Meet Fellow Abigail Katz
Abigail Katz serves as Director of New Play Development for Atlantic Theater Company where she has been on the artistic staff since 2009. In 2014 she expanded Atlantic’s play development program by creating the Amplified Reading Series and Launch Commission for early career writers. She was previously Literary Associate and Dramaturg for The Civilians, where she worked on productions Brooklyn at Eye Level, This Beautiful City (The Vineyard Theatre) and Paris Commune (The Public Theater). She was also Producer for Voice & Vision, a company devoted to developing women theater artists. She teaches in Atlantic Theater Company’s Professional Conservatory program and the College of Performing Arts at The New School, and has taught in the MFA program at Columbia University School of the Arts, SUNY Stony Brook/Southampton as well as workshops at PlayPenn, Southampton Writers Conference, the Commercial Theater Institute, the Playwrights Foundation, CityWrights/City Theatre and Samuel French. Additional affiliations include the Arts Committee for the Alumni Career Task Force for The Dalton School and the New York City team for the American Theatre Archive Project. A native New Yorker, Abigail received her MFA in dramaturgy from Columbia University School of the Arts..
My LABA project is a theatrical adaptation of Rodger Kamenetz’s book The Jew in the Lotus, using events from the book and hopefully interviews with participants in the 1990 meeting of Jewish spiritual leaders and the Dalai Lama. My collaborator, Ben Kamine, and I want to explore the story of this event and how it yielded insights into our own identities as American Jews, what it revealed about how the Jewish community relates to other communities, and how Jews relate to each other. Have we evolved in the last 25 years or has nothing changed?
What drew you to apply to LABA?
LABA is indeed a unique fellowship, and its structure and purpose felt particularly right for this project. Having the opportunity to study Jewish texts with fellow Jewish artists provides a cultural, intellectual and spiritual foundation that I think is critical for this piece. Exploring our tradition in this way will allow a greater appreciation of Other (this theme being of great interest to me and probably the main reason I applied), and will generate a greater understanding of the universal through the particular.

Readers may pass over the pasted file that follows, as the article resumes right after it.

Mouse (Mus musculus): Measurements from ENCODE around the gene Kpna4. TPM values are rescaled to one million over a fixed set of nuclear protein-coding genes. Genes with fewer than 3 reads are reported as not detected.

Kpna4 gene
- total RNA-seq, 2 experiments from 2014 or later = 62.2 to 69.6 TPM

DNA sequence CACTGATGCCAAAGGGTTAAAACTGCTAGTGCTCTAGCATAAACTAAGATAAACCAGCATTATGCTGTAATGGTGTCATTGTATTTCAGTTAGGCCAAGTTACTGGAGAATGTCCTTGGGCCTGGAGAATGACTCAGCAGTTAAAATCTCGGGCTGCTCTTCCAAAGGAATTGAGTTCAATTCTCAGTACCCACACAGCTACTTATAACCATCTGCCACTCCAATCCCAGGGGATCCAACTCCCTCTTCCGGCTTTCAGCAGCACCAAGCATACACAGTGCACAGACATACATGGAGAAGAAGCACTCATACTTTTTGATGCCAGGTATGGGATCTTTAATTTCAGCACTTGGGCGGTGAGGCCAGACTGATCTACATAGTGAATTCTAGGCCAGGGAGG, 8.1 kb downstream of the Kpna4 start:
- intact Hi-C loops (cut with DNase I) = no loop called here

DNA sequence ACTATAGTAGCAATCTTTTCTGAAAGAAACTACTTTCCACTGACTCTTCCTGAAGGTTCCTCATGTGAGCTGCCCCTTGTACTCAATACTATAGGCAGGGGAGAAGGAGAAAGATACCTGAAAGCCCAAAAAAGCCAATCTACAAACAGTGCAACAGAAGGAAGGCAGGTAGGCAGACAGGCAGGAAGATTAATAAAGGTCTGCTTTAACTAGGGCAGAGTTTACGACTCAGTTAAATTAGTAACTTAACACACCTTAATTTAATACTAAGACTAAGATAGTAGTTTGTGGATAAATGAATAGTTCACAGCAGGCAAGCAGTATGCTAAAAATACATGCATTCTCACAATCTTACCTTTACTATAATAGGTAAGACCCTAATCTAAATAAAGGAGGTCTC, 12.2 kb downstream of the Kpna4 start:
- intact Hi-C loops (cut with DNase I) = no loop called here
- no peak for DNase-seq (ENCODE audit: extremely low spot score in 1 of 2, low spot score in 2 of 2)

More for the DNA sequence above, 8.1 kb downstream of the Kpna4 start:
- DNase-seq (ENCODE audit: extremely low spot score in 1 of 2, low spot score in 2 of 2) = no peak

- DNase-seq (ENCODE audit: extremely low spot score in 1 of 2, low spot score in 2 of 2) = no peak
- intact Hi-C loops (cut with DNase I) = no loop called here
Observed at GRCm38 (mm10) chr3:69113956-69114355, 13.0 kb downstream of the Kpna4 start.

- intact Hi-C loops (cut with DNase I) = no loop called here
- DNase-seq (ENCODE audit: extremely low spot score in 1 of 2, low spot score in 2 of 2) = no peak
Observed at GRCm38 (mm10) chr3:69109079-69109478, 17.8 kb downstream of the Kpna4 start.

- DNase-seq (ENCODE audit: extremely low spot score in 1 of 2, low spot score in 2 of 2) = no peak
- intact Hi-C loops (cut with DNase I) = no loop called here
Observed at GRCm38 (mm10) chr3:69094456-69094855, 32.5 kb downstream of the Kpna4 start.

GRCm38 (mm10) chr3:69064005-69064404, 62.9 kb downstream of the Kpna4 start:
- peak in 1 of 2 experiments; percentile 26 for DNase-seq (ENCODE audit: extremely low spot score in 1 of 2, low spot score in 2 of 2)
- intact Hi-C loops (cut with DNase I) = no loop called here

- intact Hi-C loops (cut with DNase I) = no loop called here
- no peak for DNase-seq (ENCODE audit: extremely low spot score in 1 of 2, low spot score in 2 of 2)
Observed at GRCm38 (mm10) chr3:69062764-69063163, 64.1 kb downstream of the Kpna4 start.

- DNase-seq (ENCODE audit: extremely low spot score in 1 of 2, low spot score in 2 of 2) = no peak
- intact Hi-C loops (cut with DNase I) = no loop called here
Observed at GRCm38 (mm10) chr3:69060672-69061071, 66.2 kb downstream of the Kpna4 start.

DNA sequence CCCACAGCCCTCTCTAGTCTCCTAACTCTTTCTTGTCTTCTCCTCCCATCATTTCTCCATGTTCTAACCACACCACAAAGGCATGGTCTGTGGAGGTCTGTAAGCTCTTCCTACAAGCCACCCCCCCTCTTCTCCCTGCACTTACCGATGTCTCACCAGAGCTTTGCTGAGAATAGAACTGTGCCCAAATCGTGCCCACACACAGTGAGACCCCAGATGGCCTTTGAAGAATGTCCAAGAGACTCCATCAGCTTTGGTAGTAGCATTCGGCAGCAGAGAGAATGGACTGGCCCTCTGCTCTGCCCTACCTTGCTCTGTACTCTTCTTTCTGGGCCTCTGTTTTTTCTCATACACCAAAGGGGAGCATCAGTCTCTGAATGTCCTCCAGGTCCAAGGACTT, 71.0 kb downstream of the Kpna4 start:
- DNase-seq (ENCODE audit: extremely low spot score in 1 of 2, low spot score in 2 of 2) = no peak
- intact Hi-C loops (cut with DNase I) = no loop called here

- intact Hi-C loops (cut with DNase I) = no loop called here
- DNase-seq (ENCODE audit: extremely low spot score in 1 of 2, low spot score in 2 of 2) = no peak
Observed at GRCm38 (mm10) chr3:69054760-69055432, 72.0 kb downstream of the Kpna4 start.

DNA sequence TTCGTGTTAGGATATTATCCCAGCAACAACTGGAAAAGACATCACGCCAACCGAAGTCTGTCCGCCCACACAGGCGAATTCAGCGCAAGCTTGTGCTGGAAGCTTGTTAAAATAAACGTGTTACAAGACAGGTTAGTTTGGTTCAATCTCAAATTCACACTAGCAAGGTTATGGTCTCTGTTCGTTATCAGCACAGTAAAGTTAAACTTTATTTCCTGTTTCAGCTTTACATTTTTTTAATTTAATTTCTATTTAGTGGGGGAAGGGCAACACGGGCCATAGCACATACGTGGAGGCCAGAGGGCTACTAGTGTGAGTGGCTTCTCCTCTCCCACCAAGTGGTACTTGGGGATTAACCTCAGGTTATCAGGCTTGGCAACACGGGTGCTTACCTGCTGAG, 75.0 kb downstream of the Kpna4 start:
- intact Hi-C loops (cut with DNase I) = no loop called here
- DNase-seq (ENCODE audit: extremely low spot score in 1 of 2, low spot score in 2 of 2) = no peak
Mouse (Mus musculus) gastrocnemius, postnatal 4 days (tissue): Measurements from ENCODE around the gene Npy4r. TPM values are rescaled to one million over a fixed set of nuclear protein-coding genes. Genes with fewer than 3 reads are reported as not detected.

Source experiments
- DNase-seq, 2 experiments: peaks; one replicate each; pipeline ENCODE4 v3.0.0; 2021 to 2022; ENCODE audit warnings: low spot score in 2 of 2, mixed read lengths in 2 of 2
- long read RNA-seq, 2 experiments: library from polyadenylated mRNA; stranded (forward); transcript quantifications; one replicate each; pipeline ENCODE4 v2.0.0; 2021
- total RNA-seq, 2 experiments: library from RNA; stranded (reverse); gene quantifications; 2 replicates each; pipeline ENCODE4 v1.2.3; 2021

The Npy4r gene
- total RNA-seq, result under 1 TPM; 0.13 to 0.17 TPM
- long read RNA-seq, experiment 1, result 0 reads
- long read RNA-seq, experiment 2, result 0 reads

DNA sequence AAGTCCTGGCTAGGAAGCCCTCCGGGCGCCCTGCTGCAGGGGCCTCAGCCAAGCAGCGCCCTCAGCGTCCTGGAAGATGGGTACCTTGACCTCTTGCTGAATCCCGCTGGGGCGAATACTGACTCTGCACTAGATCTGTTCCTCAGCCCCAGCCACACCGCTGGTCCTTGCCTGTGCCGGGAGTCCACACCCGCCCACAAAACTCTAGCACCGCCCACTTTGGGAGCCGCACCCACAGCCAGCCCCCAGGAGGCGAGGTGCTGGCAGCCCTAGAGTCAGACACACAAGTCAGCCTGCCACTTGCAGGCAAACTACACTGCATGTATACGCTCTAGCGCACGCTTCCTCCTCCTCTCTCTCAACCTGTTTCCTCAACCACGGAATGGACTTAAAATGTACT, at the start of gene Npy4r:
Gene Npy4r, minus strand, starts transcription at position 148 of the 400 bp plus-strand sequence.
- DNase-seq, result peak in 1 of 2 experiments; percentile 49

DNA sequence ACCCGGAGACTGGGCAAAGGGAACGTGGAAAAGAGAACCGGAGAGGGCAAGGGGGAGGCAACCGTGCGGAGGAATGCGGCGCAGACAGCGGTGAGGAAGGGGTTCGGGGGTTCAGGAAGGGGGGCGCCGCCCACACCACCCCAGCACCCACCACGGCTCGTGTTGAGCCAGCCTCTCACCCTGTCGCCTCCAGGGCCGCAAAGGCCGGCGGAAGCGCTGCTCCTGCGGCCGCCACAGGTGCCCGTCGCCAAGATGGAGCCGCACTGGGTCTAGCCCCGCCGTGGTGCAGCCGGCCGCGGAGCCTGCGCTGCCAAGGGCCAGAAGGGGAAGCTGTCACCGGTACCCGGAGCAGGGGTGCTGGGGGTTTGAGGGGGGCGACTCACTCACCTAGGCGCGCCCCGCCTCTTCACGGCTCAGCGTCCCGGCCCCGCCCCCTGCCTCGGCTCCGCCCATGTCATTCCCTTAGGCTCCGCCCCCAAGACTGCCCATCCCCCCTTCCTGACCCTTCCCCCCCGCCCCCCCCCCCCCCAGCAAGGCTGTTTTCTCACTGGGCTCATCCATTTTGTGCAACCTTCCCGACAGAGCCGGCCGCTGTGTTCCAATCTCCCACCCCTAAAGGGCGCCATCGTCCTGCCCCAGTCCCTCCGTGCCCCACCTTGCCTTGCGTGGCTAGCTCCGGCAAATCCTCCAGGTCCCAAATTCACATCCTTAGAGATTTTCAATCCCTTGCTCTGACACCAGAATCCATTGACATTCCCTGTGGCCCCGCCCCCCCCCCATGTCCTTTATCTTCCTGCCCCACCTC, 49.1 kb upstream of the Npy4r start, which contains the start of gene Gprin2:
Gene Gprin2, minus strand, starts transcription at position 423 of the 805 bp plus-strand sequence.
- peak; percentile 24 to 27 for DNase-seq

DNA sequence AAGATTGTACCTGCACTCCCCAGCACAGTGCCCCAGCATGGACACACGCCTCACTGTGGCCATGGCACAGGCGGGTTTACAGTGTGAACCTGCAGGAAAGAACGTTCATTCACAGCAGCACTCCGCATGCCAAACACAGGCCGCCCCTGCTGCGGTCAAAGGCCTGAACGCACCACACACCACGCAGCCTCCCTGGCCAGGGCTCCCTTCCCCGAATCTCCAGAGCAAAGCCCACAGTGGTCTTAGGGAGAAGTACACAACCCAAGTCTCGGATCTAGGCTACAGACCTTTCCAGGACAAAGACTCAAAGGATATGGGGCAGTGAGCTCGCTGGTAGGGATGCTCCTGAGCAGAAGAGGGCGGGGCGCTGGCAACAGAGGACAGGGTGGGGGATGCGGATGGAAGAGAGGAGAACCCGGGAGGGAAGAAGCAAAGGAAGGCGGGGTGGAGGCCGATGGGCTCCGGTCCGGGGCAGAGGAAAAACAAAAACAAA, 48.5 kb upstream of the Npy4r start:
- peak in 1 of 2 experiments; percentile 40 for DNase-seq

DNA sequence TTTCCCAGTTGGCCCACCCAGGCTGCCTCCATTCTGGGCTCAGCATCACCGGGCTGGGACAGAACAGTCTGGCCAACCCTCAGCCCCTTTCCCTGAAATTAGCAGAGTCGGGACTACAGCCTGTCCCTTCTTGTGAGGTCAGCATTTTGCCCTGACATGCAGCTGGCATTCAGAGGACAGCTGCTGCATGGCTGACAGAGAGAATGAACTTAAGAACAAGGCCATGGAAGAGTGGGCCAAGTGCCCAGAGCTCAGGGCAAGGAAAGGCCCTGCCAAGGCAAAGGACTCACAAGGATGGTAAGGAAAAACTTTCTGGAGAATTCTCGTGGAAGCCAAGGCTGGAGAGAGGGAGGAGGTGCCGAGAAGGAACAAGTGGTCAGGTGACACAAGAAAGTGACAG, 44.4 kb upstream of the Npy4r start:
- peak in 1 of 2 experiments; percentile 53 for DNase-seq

What calls to you about this years particular topic, OTHER?
I feel that we are in an extreme moment of OTHER right now. The concept of OTHER implies some form of exclusion or exposure, some thing or circumstance that sets one apart from the group. The result is not necessarily negative, as Otherness can be celebrated. Often though, Otherness comes in forms that have a detrimental effect on the person or group that has been labeled as Other, due to race, religion, ethnicity, socio-economic status, immigration status, gender identity, sexual orientation, political beliefs, age, physical ability, physical health, mental health, level of education, marital status, parental status and so on. The list is long, because we have all at some point felt some version of Other. If that is the case, how are we all contributing to the experience of Other for people around us? For people far from us? Are we actively participating is creating a negative sense of Otherness, or are we working toward an inclusive version of it?